Linguistic intelligence is the capacity to use words, both written and spoken, effectively. Obviously, this is the intelligence that we strive to develop in our Spanish classes. According to Thomas Armstrong in Multiple Intelligences in the Classroom, development of this intelligence explodes in early childhood. This, in part, explains children’s natural propensity for learning a foreign language. Children with strong linguistic intelligence have particular sensitivities to the sounds, structure, meaning, and function of words and language. Reading, writing, telling and hearing stories, and playing word games in Spanish are activities that we incorporate into our lessons which directly make use of students’ linguistic intelligence. These activities develop and strengthen this intelligence and provide students with skills that they will employ for the rest of their lives.


Bodily/kinesthetic intelligence is a strong ability to use one’s whole body to express ideas. Perhaps every teacher has had the delightful experience of watching a student with a well-developed kinesthetic intelligence. In a traditional classroom, this student is often the one who appears to be bouncing off the walls, fidgety, having a difficult time staying seated in a chair, and when asked to sit, often taps his hands and feet compulsively. Rather than walk, he prefers to skip, run, or hop from place to place. Students with a well-developed bodily/kinesthetic intelligence enjoy dancing, gesturing, building, touching, and marching. These students often excel in tactile crafts and drama. In our experience in the classroom, we have been amazed at how quickly a kinesthetically intelligent student can memorize a Spanish song or poem, or grasp a Spanish concept, if the song or concept is accompanied by gesture, clapping, marching, or dancing. Furthermore, we have watched these students come to an almost miraculous focus when they are engaged in activities such as sculpting, building, or manipulating objects.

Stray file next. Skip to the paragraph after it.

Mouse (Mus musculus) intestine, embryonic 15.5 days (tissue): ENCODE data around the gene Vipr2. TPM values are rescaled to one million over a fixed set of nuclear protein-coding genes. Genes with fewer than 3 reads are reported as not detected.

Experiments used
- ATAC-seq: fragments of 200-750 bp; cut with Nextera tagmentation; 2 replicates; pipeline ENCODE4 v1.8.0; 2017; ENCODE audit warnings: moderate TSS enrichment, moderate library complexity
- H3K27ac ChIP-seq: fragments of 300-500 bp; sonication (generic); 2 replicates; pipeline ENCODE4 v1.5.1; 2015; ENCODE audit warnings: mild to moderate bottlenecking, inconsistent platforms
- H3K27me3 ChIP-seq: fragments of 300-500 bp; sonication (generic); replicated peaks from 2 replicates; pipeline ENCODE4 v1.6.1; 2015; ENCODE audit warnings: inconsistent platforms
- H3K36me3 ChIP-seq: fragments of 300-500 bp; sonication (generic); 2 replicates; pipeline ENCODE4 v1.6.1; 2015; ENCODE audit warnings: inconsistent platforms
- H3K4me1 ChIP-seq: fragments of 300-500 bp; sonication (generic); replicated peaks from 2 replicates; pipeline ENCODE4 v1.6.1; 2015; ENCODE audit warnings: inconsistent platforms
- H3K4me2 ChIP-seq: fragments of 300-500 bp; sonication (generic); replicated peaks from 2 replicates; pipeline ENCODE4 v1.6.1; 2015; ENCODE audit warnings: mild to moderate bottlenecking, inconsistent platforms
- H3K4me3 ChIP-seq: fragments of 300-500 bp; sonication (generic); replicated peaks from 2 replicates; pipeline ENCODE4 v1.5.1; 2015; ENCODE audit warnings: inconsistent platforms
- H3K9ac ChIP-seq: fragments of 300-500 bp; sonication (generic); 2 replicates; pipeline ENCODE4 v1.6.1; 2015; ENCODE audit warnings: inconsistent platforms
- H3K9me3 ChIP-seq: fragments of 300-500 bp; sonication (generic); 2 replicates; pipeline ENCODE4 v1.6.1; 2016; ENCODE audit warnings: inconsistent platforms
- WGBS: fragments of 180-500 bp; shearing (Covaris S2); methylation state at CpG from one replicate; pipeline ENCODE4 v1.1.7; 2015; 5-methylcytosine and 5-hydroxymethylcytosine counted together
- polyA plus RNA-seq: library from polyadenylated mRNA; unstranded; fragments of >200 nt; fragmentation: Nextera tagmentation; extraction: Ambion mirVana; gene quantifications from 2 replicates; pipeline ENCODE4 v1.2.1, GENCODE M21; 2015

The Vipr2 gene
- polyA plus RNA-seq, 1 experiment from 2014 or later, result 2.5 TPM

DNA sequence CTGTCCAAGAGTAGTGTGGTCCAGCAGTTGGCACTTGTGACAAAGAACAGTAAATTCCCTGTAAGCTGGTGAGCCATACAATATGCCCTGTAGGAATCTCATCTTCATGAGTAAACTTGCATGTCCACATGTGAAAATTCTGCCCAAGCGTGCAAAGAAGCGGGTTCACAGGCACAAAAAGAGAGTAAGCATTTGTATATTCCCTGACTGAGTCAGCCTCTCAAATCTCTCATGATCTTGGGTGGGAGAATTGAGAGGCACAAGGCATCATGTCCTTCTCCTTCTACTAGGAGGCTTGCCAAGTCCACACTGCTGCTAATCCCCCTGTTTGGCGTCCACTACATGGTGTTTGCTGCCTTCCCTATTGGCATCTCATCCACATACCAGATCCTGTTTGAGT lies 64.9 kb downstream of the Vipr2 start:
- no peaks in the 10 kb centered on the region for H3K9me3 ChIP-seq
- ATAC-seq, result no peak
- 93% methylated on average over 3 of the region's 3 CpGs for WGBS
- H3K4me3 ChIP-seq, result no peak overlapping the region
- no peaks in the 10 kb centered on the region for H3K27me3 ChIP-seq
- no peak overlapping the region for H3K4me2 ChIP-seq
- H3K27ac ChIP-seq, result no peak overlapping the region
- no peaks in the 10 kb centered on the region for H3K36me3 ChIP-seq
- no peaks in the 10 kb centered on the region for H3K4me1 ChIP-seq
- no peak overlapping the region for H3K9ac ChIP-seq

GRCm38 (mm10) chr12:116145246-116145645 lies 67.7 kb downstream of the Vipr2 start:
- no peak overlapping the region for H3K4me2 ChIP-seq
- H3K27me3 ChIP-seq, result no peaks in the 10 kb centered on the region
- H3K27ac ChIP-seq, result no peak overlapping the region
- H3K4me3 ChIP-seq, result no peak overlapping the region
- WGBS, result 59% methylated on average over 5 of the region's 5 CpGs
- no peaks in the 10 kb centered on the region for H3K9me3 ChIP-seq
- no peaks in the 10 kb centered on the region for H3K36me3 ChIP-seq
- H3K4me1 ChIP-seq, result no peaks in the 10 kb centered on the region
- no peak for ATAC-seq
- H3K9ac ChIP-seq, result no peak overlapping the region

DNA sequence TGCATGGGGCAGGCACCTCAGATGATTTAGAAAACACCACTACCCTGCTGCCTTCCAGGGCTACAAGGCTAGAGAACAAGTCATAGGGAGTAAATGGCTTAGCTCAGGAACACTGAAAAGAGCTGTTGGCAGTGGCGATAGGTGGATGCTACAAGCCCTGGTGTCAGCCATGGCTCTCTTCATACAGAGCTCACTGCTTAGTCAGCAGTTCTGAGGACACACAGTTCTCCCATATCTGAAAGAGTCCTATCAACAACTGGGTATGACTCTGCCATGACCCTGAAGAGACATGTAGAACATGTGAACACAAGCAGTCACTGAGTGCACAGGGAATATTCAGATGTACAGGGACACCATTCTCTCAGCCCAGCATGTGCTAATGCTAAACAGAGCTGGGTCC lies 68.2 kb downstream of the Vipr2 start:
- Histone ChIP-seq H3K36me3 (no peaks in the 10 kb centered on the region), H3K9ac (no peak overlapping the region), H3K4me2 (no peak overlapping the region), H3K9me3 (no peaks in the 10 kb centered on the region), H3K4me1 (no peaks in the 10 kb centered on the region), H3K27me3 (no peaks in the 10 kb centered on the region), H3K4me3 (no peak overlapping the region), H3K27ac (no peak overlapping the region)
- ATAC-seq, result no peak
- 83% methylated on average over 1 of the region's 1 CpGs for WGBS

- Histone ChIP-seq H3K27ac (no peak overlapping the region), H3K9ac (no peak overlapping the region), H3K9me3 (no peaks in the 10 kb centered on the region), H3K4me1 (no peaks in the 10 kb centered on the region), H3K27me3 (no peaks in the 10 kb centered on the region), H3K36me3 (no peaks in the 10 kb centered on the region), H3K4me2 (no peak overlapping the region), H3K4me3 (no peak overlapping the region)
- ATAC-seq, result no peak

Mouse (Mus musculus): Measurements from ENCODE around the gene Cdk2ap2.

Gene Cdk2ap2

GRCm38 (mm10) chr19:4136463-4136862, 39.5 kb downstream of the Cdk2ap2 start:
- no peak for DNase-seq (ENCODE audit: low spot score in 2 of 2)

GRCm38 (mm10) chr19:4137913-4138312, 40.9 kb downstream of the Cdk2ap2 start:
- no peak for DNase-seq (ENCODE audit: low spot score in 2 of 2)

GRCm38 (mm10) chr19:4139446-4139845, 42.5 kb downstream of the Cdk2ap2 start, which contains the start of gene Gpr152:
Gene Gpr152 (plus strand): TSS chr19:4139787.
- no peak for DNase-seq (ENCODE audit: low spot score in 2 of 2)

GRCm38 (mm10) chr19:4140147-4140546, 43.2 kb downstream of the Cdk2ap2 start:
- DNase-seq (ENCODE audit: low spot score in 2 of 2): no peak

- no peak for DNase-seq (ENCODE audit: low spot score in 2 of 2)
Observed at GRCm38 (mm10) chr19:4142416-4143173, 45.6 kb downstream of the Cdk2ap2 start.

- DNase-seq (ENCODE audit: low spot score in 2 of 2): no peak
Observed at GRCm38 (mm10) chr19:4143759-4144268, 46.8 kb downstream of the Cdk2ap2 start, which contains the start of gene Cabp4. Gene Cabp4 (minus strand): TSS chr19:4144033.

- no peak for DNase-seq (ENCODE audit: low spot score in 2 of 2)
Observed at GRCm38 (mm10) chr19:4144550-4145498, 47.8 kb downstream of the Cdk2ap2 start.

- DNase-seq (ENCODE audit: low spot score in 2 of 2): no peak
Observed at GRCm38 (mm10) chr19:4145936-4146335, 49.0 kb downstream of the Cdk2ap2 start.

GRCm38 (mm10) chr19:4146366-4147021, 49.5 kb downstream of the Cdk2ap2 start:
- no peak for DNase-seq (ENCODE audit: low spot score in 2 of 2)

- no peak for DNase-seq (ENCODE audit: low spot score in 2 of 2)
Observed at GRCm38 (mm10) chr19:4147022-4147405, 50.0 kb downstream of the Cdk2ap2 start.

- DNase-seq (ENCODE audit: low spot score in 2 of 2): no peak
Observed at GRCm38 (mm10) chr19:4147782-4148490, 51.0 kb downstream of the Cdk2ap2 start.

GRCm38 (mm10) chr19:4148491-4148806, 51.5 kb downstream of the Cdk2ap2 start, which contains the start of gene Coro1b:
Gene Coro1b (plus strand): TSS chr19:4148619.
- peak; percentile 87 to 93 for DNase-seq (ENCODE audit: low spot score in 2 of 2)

Musical intelligence is best expressed as a sensitivity to rhythm and as the capacity to perceive, discriminate, transform, and express musical forms. Of the intelligences, it is the earliest to develop. Any parent who has sung lullabies to his or her infant and watched the infant’s response has witnessed this budding musical intelligence. Children with a strong musical intelligence love singing and listening to music. They quickly learn melodies, possess strong singing voices, often tap their hands and feet, and move rhythmically. Music has proven to be an indispensable tool in second-language acquisition in early childhood and has, in many ways, become the foundation for teaching Spanish in our curriculum. We use music to introduce the phonetics of Spanish; through rhyme and melody, students not only begin to pronounce Spanish words correctly, but also link words and phrases together meaningfully. By teaching our students music from different Spanish cultures, we are allowing them to use their musical intelligence as a window into the cultures represented.